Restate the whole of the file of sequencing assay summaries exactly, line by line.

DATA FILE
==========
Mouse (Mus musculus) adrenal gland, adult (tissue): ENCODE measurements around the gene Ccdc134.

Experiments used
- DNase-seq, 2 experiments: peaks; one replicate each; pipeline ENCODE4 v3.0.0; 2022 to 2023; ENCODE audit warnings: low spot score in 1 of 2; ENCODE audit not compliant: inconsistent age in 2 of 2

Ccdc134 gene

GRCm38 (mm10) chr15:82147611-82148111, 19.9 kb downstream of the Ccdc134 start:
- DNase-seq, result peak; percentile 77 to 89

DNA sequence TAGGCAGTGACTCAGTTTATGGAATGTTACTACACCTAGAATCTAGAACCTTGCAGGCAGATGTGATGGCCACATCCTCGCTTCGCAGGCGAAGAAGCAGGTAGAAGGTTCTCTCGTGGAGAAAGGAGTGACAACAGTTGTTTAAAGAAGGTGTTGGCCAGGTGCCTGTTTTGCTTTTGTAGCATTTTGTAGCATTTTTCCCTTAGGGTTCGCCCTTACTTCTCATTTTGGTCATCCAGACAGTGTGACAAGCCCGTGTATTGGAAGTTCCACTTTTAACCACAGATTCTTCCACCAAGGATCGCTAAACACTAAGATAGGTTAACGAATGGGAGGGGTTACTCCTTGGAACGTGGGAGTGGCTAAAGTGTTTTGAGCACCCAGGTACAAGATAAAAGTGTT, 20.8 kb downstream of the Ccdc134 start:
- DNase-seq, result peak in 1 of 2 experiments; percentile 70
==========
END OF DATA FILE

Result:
Mouse (Mus musculus) adrenal gland, adult (tissue): ENCODE measurements around the gene Ccdc134.

Experiments used
- DNase-seq, 2 experiments: peaks; one replicate each; pipeline ENCODE4 v3.0.0; 2022 to 2023; ENCODE audit warnings: low spot score in 1 of 2; ENCODE audit not compliant: inconsistent age in 2 of 2

Ccdc134 gene

GRCm38 (mm10) chr15:82147611-82148111, 19.9 kb downstream of the Ccdc134 start:
- DNase-seq, result peak; percentile 77 to 89

DNA sequence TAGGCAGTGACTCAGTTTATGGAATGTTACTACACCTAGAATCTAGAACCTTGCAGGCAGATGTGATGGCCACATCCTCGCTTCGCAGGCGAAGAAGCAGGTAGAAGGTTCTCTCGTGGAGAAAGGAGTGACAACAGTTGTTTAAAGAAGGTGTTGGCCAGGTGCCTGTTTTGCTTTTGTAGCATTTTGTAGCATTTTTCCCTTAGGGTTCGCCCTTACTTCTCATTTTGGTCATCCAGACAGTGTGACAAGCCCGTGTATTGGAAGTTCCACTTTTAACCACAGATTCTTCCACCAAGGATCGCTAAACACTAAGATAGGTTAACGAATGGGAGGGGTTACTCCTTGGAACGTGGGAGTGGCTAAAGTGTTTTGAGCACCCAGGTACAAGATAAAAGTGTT, 20.8 kb downstream of the Ccdc134 start:
- DNase-seq, result peak in 1 of 2 experiments; percentile 70